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Abstract: FR-PO240

Loss of Methylthioadenosine Phosphorylase Confers Malignant Potential in Renal Cell Carcinoma

Session Information

Category: Cell Biology

  • 202 Apoptosis, Proliferation, Autophagy, Cell Senescence, Cell Transformation


  • Chen, Ching-Hsien, UC Davis, Davis, California, United States
  • Kyoshi, Matthew, UC Davis, Davis, California, United States
  • Yang, David, UC Davis, Davis, California, United States
  • Don, Burl R, UC Davis, Davis, California, United States
  • Weiss, Robert H., UC Davis, Nephrology, Davis, California, United States

Renal cell carcinoma (RCC) has emerged as a metabolic disease characterized by dysregulated expression of metabolic enzymes. Given that patients with metastatic RCC have an unusually poor prognosis, there is an urgent need to discover metabolic molecules useful for predicting malignant changes which will lead to RCC.


The Cancer Genome Atlas (TCGA) datasets were first analyzed to discover the potential metabolic molecules associated with RCC progression. We confirmed gene expression by immunohistochemistry, qRT-PCR and Western blots. Genetic manipulations were achieved by siRNA silencing, CRISPR and ectopic expression approaches. RCC cell invasion, migration and proliferation were determined by Boyden chamber, scratch and MTT assays. In addition, signaling pathway activity in RCC cells was assessed and compared through utilizing phospho-receptor tyrosine kinase arrays.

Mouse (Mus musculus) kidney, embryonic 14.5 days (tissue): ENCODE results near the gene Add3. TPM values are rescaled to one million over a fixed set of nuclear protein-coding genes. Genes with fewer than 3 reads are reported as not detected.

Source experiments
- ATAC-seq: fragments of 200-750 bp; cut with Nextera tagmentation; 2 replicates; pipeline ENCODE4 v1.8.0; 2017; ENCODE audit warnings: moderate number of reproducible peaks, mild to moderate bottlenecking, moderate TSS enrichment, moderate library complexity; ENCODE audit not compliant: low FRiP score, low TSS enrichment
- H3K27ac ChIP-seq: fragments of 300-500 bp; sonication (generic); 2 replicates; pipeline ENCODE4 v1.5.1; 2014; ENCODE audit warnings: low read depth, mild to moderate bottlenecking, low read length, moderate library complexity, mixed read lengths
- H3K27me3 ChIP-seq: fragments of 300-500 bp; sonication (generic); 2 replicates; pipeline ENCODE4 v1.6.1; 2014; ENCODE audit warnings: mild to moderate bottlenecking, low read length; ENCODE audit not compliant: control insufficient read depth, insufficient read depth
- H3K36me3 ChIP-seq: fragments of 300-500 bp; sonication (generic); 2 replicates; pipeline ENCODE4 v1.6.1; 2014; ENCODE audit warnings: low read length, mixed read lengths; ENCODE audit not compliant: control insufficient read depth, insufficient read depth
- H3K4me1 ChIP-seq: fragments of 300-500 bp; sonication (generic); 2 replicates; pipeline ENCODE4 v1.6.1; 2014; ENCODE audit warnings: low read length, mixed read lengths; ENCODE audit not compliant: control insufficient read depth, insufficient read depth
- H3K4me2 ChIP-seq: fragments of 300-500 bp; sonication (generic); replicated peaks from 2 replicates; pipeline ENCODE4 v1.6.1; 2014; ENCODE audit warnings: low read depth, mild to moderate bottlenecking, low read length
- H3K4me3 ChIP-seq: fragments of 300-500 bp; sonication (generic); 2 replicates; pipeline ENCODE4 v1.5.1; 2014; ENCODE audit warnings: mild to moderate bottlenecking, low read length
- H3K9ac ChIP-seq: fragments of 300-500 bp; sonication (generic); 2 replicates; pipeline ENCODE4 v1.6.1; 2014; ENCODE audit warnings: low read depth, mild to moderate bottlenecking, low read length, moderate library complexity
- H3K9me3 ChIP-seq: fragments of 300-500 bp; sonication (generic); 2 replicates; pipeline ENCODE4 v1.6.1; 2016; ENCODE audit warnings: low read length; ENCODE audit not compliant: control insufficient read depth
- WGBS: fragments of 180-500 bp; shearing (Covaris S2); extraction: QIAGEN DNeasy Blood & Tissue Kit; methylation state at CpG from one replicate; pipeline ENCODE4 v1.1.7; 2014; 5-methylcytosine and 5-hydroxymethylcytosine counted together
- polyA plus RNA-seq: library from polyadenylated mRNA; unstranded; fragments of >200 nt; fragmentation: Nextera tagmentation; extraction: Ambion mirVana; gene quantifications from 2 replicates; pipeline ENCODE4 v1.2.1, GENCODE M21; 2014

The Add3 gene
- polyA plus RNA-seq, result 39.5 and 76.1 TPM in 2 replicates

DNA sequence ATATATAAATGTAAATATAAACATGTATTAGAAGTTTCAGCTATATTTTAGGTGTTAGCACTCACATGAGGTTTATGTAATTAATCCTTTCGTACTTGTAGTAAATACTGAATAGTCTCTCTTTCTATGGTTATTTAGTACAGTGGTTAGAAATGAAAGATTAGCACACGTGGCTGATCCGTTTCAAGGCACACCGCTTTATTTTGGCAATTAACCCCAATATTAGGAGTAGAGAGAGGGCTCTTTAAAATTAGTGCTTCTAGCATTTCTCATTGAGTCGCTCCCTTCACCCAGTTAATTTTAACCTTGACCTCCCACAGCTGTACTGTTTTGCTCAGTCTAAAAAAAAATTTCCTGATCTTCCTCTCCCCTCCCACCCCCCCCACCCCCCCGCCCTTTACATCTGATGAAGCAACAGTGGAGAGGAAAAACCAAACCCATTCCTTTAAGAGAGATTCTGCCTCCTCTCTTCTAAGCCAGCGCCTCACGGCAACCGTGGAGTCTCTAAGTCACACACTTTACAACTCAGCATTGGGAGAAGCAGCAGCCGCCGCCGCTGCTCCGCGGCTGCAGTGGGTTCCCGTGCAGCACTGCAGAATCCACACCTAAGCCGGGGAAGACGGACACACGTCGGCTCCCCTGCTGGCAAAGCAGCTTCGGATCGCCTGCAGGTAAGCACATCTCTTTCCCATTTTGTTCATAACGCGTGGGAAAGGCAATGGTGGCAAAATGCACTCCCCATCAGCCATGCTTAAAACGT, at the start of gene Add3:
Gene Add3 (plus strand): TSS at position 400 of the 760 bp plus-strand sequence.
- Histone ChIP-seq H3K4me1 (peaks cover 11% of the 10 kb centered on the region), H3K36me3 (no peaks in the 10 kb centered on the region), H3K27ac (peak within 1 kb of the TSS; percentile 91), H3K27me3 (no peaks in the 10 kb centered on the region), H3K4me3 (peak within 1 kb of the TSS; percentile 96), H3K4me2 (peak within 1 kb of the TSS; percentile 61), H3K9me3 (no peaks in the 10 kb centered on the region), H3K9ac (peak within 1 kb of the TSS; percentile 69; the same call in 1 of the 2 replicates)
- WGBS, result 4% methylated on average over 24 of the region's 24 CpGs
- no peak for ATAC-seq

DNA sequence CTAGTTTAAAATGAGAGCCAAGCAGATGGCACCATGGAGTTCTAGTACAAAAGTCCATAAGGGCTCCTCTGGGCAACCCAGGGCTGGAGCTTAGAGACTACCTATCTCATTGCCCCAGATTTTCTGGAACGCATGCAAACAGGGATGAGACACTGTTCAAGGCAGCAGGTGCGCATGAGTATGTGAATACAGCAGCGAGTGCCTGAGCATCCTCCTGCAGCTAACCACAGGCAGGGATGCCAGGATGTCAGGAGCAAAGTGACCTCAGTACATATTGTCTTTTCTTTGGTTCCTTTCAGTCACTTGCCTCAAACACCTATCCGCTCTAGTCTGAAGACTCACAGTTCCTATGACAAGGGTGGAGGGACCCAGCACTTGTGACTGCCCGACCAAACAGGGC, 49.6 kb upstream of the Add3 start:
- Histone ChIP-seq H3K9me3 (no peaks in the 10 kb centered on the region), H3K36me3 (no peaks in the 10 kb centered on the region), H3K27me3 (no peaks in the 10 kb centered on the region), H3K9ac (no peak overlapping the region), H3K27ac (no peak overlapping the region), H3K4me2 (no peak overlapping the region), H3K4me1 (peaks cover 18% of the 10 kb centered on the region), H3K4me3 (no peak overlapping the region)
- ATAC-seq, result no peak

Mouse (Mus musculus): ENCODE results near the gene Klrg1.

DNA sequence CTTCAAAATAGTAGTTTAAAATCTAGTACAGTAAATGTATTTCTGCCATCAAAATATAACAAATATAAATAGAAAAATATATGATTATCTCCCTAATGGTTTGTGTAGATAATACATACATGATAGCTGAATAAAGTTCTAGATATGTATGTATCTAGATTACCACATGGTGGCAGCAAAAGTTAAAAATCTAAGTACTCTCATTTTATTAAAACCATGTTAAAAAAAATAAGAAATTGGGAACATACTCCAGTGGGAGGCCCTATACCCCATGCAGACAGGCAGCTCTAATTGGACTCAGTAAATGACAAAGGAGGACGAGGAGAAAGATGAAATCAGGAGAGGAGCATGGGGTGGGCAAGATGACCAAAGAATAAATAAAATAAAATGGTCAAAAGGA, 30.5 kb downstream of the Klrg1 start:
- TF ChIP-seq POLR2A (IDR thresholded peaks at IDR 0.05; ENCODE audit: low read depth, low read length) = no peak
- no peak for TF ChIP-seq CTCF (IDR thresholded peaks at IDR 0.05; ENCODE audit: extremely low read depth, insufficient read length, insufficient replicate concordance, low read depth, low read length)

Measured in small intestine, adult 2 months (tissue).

Through an integrated two-step analysis of RCC metabolic pathways, we identified that methylthioadenosine phosphorylase (MTAP) and its substrate methylthioadenosine (MTA) are dysregulated in aggressive RCC. A decrease of MTAP expression was observed in RCC tissues and was correlated with tumor grade. We found that MTAP gene deletion was significantly associated with worse overall survival in RCC patients (n=538). Genetic manipulation of MTAP studies demonstrated that MTAP expression inhibits epithelial-mesenchymal transition, invasion and migration of RCC cells. Surprisingly, an increase of sphere-forming ability was noted in MTAP-knockout RCC cells. Loss of MTAP resulted in an activation of the IGF1R-Src-STAT3 axis in RCC cells.


Our results suggest a novel role of MTAP in kidney disease and contribute to a better understanding of metabolic enzymes involved in RCC oncogenesis.


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